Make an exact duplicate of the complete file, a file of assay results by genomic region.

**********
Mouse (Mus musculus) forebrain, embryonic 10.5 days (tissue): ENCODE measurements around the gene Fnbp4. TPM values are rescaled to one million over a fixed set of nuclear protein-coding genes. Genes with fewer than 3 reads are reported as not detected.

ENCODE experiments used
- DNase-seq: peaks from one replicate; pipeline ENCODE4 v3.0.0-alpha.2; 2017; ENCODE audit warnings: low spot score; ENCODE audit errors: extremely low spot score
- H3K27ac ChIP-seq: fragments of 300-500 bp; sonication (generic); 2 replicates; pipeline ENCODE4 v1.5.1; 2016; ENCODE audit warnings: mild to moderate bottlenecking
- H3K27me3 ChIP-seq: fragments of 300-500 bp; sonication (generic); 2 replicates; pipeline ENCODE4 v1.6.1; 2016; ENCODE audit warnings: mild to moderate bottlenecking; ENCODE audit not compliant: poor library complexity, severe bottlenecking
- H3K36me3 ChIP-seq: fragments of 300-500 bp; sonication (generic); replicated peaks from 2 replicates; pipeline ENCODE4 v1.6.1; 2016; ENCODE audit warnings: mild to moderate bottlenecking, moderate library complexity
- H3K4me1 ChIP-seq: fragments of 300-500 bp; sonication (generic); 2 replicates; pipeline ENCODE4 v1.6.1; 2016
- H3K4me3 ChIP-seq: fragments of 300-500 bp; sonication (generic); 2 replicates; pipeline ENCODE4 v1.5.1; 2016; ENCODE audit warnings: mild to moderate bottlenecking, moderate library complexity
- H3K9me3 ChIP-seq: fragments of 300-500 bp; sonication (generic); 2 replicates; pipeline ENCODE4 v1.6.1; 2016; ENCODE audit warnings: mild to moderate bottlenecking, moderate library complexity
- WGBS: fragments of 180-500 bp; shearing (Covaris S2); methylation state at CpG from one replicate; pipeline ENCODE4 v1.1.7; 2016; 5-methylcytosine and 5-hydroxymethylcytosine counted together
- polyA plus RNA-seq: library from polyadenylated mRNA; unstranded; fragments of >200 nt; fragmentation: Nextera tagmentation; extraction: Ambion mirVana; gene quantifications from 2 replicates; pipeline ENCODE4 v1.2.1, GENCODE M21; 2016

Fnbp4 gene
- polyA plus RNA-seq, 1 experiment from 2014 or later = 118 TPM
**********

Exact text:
Mouse (Mus musculus) forebrain, embryonic 10.5 days (tissue): ENCODE measurements around the gene Fnbp4. TPM values are rescaled to one million over a fixed set of nuclear protein-coding genes. Genes with fewer than 3 reads are reported as not detected.

ENCODE experiments used
- DNase-seq: peaks from one replicate; pipeline ENCODE4 v3.0.0-alpha.2; 2017; ENCODE audit warnings: low spot score; ENCODE audit errors: extremely low spot score
- H3K27ac ChIP-seq: fragments of 300-500 bp; sonication (generic); 2 replicates; pipeline ENCODE4 v1.5.1; 2016; ENCODE audit warnings: mild to moderate bottlenecking
- H3K27me3 ChIP-seq: fragments of 300-500 bp; sonication (generic); 2 replicates; pipeline ENCODE4 v1.6.1; 2016; ENCODE audit warnings: mild to moderate bottlenecking; ENCODE audit not compliant: poor library complexity, severe bottlenecking
- H3K36me3 ChIP-seq: fragments of 300-500 bp; sonication (generic); replicated peaks from 2 replicates; pipeline ENCODE4 v1.6.1; 2016; ENCODE audit warnings: mild to moderate bottlenecking, moderate library complexity
- H3K4me1 ChIP-seq: fragments of 300-500 bp; sonication (generic); 2 replicates; pipeline ENCODE4 v1.6.1; 2016
- H3K4me3 ChIP-seq: fragments of 300-500 bp; sonication (generic); 2 replicates; pipeline ENCODE4 v1.5.1; 2016; ENCODE audit warnings: mild to moderate bottlenecking, moderate library complexity
- H3K9me3 ChIP-seq: fragments of 300-500 bp; sonication (generic); 2 replicates; pipeline ENCODE4 v1.6.1; 2016; ENCODE audit warnings: mild to moderate bottlenecking, moderate library complexity
- WGBS: fragments of 180-500 bp; shearing (Covaris S2); methylation state at CpG from one replicate; pipeline ENCODE4 v1.1.7; 2016; 5-methylcytosine and 5-hydroxymethylcytosine counted together
- polyA plus RNA-seq: library from polyadenylated mRNA; unstranded; fragments of >200 nt; fragmentation: Nextera tagmentation; extraction: Ambion mirVana; gene quantifications from 2 replicates; pipeline ENCODE4 v1.2.1, GENCODE M21; 2016

Fnbp4 gene
- polyA plus RNA-seq, 1 experiment from 2014 or later = 118 TPM